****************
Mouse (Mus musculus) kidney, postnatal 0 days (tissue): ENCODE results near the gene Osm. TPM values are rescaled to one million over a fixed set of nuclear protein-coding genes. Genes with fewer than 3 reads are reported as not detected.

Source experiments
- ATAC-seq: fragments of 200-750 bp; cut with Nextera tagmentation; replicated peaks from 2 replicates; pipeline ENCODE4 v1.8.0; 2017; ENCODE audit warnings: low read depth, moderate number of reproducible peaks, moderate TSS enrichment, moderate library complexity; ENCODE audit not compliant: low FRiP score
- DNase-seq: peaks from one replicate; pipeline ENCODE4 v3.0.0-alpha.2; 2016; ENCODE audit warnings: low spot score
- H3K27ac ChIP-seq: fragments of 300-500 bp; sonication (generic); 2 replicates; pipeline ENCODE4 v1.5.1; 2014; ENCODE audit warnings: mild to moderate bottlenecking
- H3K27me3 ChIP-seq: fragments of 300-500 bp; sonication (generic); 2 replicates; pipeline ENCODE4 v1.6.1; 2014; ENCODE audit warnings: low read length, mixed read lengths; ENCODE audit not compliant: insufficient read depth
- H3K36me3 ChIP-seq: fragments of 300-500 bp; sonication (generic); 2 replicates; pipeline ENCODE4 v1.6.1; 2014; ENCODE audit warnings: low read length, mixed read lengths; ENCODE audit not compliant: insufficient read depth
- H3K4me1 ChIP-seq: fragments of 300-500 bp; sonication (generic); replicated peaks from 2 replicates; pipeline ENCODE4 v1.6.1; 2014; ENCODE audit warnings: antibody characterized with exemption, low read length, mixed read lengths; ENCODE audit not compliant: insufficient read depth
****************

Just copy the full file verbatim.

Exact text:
Mouse (Mus musculus) kidney, postnatal 0 days (tissue): ENCODE results near the gene Osm. TPM values are rescaled to one million over a fixed set of nuclear protein-coding genes. Genes with fewer than 3 reads are reported as not detected.

Source experiments
- ATAC-seq: fragments of 200-750 bp; cut with Nextera tagmentation; replicated peaks from 2 replicates; pipeline ENCODE4 v1.8.0; 2017; ENCODE audit warnings: low read depth, moderate number of reproducible peaks, moderate TSS enrichment, moderate library complexity; ENCODE audit not compliant: low FRiP score
- DNase-seq: peaks from one replicate; pipeline ENCODE4 v3.0.0-alpha.2; 2016; ENCODE audit warnings: low spot score
- H3K27ac ChIP-seq: fragments of 300-500 bp; sonication (generic); 2 replicates; pipeline ENCODE4 v1.5.1; 2014; ENCODE audit warnings: mild to moderate bottlenecking
- H3K27me3 ChIP-seq: fragments of 300-500 bp; sonication (generic); 2 replicates; pipeline ENCODE4 v1.6.1; 2014; ENCODE audit warnings: low read length, mixed read lengths; ENCODE audit not compliant: insufficient read depth
- H3K36me3 ChIP-seq: fragments of 300-500 bp; sonication (generic); 2 replicates; pipeline ENCODE4 v1.6.1; 2014; ENCODE audit warnings: low read length, mixed read lengths; ENCODE audit not compliant: insufficient read depth
- H3K4me1 ChIP-seq: fragments of 300-500 bp; sonication (generic); replicated peaks from 2 replicates; pipeline ENCODE4 v1.6.1; 2014; ENCODE audit warnings: antibody characterized with exemption, low read length, mixed read lengths; ENCODE audit not compliant: insufficient read depth